The Nightmare Before Christmas is a beloved classic that many people continue to watch year after year, but recently I’ve noticed something about this movie that really boils my blood. A large portion of the population completely believe this film was directed by Tim Burton, and it’s really nobody’s fault but Burton’s that this misconception exists. Tim Burton created the concept, but at the time, he just didn’t have enough time to direct the film. So the directing baton was passed over to Henry Selick (James and The Giant Peach, Coraline). It took Selick three years to complete this film and according to Selick, in the three years of production, Burton himself spent less than 10 days in total on the set of this film. Now of course, Burton produced the film and when the final product was complete, he was so thrilled with the film that he plastered his name all over this movie, creating the misconception that Tim Burton worked a lot on it and had a lot to do with the creative process. Needless to say, Selick now refuses to work with Tim Burton. Now that my little rant is complete, let’s talk about the actual movie.
The movie is 100% stop-animation, which is incredibly fascinating in itself. The art style and sets work beautifully around the world created and every character seems to fit their own niche absolutely perfectly. Does this make this a perfect movie? Not exactly.
The movie starts off with the introduction of Halloween Town and the Pumpkin King, Jack Skellington who acts as the film’s main protagonist. Jack is incredibly likable and versatile, as he shows multiple sides of a spooky Halloween creature’s emotions and inner conflict. This leads to Jack feeling unfulfilled with his Halloween duties which leads him to accidentally stumble into Christmas Town. The introduction to the holiday-based world is exciting and fun to watch.
Jack must then adapt and attempt to understand the concept of Christmas which he takes back to Halloween Town. After trying desperately to grasp the concept himself, Jack introduces Christmas to the other town folks who fail to understand a holiday that doesn’t include brains, bats and dead creatures. Jack decides he is going to take Christmas for himself and begins working away at a scheme to steal Christmas away from Santa Clause.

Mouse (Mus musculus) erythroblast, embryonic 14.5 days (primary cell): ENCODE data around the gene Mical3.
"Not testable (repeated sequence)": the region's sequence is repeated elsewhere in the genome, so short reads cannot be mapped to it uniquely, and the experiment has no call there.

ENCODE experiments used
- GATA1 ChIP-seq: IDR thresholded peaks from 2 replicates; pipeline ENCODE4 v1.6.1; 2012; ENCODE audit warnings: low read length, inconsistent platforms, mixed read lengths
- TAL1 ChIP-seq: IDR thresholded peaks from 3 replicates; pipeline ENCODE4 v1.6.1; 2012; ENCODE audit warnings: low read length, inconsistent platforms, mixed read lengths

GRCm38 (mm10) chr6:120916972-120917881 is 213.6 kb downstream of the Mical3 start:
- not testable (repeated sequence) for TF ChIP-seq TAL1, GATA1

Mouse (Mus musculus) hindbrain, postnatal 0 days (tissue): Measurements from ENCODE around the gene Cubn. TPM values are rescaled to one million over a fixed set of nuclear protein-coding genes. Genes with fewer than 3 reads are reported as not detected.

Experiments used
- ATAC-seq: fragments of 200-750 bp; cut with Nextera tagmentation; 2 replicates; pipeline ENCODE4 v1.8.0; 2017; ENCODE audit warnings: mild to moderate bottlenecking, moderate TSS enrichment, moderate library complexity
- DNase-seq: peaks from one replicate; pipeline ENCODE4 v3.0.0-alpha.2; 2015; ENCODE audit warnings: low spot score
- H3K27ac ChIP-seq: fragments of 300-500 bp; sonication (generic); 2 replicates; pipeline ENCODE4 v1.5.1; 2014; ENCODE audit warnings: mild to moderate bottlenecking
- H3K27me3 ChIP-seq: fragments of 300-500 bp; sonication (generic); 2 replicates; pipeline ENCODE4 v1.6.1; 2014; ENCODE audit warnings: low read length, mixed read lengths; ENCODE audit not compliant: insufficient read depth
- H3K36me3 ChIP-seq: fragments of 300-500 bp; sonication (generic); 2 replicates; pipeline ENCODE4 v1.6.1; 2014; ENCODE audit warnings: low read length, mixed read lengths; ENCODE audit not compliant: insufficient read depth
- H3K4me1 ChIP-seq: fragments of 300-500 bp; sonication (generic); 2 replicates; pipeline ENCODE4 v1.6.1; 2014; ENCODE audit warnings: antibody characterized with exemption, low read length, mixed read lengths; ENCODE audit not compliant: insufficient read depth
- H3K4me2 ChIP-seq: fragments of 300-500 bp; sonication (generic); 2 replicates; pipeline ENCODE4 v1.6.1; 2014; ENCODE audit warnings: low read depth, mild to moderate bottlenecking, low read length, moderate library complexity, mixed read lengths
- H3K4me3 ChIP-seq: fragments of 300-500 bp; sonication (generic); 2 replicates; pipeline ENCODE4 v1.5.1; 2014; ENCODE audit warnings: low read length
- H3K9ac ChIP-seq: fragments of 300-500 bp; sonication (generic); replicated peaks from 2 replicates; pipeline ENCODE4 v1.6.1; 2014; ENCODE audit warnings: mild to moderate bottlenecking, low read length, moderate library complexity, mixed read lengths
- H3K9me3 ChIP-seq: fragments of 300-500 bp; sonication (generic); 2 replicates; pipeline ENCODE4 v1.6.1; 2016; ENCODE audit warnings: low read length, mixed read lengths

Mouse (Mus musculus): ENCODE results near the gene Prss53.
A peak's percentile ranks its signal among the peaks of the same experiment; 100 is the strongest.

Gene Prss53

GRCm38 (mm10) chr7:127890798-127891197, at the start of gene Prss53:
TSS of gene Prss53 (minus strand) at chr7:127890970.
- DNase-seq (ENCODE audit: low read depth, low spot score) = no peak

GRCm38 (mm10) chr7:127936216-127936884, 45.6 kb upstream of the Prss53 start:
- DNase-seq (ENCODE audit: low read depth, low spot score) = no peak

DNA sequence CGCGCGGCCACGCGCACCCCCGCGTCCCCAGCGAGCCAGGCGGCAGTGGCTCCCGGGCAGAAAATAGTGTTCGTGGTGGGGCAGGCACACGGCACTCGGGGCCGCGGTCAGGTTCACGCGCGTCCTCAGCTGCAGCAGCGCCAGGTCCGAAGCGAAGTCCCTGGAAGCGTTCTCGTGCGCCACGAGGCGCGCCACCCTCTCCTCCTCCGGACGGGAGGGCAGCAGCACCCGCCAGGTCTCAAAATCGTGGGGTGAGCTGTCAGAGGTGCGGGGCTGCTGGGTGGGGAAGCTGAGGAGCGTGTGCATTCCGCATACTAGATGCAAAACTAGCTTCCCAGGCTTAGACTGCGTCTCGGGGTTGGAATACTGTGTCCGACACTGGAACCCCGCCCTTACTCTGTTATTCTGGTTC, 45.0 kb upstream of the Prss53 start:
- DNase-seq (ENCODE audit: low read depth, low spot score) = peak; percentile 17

Every moment up until this part of the movie is entertaining and enthralling, but around this part, there seems to be a boring lull where not much happens for about 15 to 20 minutes. In this time, we see a lot of Jack’s preparations and the kidnapping of Santa Clause, but other than that, it really is a strange and boring few minutes that almost seemed like filler created to close up an empty hole in the script. At the end of this lull, we are introduced to the main villain of the film. The Oogie Boogie Man and I have to say, for a children’s film, this guy is creepy as hell.
The Oogie Boogie Man then keeps Santa Clause hostage as Jack attempts to bring Christmas to the people of Halloween Town and the world. Now at the beginning of the film, we’re also introduced to a female character named Sally (who seems to be in love with Jack) who claims that she has seen a deadly premonition regarding Jack Skellington’s Christmas. She warns him time and time again, but he seems to ignore her advice and plunge through anyways.
Jack takes off on his Christmas venture, but of course he is far too horrifying to be Santa Clause and the gifts he gives to children range from severed heads to living dolls that attack. Here’s where the movie gets pretty silly. The army is informed of the skeleton-like impostor and they shoot him down with missiles. Jack (who is somehow is still alive) comes to the realization that Christmas isn’t for him and returns back to his creepy Halloween ways.
Upon returning to Halloween Town, Jack must face off against The Oogie Boogie in an amusing final showdown between the two in order to rescue Santa Clause and win the heart of Sally. Of course after he victors, Jack apologizes to Santa and is hailed as a Halloween hero and Santa decides to bring one Christmas season to Halloween Town.
Overall, this movie is excellent despite a couple of plot holes and a somewhat boring stretch of time where not a whole lot happens. The animation and art style are the real highlights, but personally I really enjoy the music that is accompanied with this movie. The movie has several musical numbers, both glum and joyful and it somehow seems to represent two holidays at the same time. It’s quite a short movie, clocking in at about 70 minutes, but overall it’s enjoyable. My favorite thing about this movie is that the movie seems to be just dark enough to appeal to an adult audience, but just light enough to be appropriate for children.
Overall Rating: 9 /10